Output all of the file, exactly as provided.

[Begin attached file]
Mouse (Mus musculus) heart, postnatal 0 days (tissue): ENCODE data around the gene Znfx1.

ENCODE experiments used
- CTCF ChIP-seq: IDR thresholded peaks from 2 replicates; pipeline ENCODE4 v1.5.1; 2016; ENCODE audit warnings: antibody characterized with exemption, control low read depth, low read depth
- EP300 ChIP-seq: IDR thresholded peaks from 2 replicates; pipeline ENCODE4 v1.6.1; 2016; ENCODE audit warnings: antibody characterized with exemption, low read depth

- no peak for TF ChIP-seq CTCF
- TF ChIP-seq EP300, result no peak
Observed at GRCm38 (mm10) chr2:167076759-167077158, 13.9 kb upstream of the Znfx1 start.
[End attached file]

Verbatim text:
Mouse (Mus musculus) heart, postnatal 0 days (tissue): ENCODE data around the gene Znfx1.

ENCODE experiments used
- CTCF ChIP-seq: IDR thresholded peaks from 2 replicates; pipeline ENCODE4 v1.5.1; 2016; ENCODE audit warnings: antibody characterized with exemption, control low read depth, low read depth
- EP300 ChIP-seq: IDR thresholded peaks from 2 replicates; pipeline ENCODE4 v1.6.1; 2016; ENCODE audit warnings: antibody characterized with exemption, low read depth

- no peak for TF ChIP-seq CTCF
- TF ChIP-seq EP300, result no peak
Observed at GRCm38 (mm10) chr2:167076759-167077158, 13.9 kb upstream of the Znfx1 start.